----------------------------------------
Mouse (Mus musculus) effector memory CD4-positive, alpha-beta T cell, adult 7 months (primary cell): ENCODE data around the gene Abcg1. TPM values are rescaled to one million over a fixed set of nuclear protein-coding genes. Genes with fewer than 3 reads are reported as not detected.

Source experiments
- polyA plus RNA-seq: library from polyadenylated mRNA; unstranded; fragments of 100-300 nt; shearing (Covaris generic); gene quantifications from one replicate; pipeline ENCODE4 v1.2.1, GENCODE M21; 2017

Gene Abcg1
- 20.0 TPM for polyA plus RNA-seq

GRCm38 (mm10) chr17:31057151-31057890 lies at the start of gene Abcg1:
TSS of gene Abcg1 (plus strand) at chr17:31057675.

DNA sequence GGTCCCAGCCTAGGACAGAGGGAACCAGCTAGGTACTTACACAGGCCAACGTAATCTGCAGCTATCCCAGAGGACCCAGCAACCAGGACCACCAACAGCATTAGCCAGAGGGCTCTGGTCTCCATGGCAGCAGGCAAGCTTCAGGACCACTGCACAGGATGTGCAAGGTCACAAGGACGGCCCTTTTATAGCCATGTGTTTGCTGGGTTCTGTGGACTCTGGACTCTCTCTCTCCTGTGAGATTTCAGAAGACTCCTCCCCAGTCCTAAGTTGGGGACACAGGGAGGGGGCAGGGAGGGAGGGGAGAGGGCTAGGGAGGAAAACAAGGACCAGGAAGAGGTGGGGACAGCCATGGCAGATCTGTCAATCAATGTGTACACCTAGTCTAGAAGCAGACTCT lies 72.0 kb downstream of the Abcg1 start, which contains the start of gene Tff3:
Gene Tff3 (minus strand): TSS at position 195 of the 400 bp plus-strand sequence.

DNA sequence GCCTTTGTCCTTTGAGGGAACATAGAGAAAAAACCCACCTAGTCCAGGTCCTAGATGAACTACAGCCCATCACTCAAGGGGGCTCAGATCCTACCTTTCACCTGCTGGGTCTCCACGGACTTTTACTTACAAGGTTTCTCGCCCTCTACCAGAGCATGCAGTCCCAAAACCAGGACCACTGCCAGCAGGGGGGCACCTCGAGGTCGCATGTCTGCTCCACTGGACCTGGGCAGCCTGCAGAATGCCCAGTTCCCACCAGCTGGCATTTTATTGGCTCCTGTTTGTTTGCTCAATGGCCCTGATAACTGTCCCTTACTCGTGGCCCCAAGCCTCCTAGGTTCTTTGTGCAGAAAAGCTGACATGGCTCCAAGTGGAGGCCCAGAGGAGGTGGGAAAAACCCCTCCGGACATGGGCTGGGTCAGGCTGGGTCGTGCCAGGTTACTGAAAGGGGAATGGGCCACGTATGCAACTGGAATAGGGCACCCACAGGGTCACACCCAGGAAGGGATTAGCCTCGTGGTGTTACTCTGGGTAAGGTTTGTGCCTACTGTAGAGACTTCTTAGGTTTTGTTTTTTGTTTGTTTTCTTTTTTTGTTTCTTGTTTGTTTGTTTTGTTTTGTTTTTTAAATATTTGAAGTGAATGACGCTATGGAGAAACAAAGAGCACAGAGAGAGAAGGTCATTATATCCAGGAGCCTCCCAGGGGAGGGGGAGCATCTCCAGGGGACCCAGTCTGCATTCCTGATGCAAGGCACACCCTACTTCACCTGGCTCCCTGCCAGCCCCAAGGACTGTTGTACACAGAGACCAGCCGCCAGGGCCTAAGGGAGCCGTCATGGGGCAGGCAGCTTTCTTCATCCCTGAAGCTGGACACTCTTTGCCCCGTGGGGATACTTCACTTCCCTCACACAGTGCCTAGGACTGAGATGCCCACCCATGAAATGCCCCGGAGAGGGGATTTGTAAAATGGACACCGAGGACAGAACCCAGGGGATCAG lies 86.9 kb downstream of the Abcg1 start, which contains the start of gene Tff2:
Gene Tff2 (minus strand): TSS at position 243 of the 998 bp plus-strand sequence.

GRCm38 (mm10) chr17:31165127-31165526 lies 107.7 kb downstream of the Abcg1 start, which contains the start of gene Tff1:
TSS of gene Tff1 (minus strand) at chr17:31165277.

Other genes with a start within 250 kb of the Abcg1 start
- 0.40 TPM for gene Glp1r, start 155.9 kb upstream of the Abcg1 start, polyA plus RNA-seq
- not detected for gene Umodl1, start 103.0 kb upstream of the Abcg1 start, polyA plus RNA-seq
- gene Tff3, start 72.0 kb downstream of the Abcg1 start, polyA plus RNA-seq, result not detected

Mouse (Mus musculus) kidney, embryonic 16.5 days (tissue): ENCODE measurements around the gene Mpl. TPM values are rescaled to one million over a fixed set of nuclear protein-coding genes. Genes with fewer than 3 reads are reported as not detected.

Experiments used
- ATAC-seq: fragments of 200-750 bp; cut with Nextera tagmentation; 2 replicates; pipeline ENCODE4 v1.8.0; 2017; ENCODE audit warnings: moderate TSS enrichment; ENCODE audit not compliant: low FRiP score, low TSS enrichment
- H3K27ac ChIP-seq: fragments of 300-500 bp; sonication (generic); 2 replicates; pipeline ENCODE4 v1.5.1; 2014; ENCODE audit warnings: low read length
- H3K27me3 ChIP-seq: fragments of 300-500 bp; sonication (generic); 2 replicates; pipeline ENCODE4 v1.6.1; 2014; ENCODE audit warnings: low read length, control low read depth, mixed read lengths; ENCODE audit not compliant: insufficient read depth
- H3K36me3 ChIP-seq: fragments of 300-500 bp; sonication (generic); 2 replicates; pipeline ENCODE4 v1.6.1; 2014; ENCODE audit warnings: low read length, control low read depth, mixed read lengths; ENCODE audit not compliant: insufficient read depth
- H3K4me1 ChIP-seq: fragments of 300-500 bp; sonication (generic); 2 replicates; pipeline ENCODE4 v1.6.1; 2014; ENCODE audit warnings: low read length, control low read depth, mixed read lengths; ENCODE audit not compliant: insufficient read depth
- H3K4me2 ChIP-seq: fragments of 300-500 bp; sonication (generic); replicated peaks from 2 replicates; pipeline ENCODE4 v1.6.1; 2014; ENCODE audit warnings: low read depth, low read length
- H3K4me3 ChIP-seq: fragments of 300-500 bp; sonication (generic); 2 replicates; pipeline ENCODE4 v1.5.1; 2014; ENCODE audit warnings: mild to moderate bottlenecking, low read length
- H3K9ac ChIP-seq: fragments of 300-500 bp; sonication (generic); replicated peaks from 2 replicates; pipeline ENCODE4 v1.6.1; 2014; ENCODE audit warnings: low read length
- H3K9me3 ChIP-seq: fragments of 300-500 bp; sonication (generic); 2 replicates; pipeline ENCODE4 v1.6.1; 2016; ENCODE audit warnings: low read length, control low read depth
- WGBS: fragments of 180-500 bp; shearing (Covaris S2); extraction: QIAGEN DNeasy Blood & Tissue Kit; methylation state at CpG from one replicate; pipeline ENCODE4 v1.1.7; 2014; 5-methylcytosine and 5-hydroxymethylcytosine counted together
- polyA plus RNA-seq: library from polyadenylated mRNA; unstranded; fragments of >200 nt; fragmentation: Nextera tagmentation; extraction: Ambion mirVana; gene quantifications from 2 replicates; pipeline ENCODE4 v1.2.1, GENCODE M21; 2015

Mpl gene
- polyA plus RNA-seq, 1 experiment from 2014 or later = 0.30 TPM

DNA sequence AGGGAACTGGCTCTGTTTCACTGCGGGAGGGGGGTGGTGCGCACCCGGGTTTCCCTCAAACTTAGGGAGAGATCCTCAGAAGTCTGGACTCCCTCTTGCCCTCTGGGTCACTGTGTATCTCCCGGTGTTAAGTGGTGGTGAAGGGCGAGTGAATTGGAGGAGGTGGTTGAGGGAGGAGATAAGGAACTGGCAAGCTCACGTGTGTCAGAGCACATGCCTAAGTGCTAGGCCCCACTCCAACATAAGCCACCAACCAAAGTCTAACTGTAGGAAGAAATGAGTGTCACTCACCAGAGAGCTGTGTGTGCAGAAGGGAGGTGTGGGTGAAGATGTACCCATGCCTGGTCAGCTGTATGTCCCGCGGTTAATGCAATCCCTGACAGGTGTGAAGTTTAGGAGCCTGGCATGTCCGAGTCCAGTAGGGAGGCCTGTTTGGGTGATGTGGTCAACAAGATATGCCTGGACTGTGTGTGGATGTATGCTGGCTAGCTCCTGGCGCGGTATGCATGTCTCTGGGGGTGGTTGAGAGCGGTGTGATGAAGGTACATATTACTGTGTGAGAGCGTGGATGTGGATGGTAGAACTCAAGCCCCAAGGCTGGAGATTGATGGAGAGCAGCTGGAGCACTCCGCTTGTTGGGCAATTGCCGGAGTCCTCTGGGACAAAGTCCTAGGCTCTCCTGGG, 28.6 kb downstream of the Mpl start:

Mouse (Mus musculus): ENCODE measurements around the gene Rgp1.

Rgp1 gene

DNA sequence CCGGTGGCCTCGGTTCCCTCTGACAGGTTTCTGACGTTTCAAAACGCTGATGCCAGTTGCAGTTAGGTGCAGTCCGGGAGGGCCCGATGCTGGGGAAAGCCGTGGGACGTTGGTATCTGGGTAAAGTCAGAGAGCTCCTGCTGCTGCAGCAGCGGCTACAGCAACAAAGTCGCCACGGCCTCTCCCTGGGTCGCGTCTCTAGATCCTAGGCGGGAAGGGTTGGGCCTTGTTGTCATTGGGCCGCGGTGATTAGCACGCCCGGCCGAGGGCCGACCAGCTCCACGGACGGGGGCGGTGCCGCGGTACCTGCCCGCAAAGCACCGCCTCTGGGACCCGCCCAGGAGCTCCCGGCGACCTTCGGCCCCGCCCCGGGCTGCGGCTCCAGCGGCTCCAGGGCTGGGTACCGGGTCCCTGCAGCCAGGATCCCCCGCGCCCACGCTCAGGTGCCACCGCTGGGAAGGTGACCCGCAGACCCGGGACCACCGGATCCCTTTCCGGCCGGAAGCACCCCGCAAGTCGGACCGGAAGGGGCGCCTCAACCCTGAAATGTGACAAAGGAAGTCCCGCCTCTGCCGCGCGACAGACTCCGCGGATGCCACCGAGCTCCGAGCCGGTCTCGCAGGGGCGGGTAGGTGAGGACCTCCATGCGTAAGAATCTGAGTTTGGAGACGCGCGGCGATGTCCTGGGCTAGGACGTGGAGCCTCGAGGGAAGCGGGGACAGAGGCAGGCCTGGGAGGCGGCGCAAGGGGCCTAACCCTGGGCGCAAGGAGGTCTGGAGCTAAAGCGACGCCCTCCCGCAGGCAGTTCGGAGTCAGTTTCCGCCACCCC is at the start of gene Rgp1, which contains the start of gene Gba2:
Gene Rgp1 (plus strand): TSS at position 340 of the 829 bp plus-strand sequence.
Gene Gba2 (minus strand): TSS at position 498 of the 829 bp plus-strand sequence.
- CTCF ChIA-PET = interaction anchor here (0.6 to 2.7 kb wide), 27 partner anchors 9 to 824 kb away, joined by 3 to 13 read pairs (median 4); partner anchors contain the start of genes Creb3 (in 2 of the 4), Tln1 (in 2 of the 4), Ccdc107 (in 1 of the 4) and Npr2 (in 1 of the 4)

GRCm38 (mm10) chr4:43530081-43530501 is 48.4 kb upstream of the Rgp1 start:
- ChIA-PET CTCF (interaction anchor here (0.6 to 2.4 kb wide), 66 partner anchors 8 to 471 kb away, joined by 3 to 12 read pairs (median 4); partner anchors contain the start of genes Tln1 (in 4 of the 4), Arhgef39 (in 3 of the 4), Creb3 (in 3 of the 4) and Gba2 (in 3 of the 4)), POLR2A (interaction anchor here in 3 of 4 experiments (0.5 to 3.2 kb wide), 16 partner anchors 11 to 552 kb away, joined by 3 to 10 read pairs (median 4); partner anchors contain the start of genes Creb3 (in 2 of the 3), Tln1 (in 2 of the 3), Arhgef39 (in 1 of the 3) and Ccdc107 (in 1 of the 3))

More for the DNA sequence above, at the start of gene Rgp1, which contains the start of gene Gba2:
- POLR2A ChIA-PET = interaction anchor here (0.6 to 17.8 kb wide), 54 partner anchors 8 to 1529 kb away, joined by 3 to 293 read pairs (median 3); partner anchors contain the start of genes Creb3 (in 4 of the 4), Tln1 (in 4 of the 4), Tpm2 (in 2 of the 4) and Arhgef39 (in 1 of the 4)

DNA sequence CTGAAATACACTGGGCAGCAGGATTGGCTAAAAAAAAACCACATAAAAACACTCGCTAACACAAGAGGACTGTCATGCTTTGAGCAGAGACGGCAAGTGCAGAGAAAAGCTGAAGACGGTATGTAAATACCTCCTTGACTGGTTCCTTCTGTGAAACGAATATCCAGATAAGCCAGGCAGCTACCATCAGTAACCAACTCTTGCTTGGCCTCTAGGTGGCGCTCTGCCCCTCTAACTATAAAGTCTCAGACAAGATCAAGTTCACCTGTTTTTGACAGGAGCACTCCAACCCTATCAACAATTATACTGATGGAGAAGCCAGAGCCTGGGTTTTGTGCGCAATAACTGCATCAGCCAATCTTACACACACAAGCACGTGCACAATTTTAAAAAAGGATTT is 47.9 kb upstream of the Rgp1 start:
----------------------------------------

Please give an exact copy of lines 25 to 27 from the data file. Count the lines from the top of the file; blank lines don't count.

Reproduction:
- H3K4me2 ChIP-seq: fragments of 300-500 bp; sonication (generic); replicated peaks from 2 replicates; pipeline ENCODE4 v1.6.1; 2014; ENCODE audit warnings: low read depth, low read length
- H3K4me3 ChIP-seq: fragments of 300-500 bp; sonication (generic); 2 replicates; pipeline ENCODE4 v1.5.1; 2014; ENCODE audit warnings: mild to moderate bottlenecking, low read length
- H3K9ac ChIP-seq: fragments of 300-500 bp; sonication (generic); replicated peaks from 2 replicates; pipeline ENCODE4 v1.6.1; 2014; ENCODE audit warnings: low read length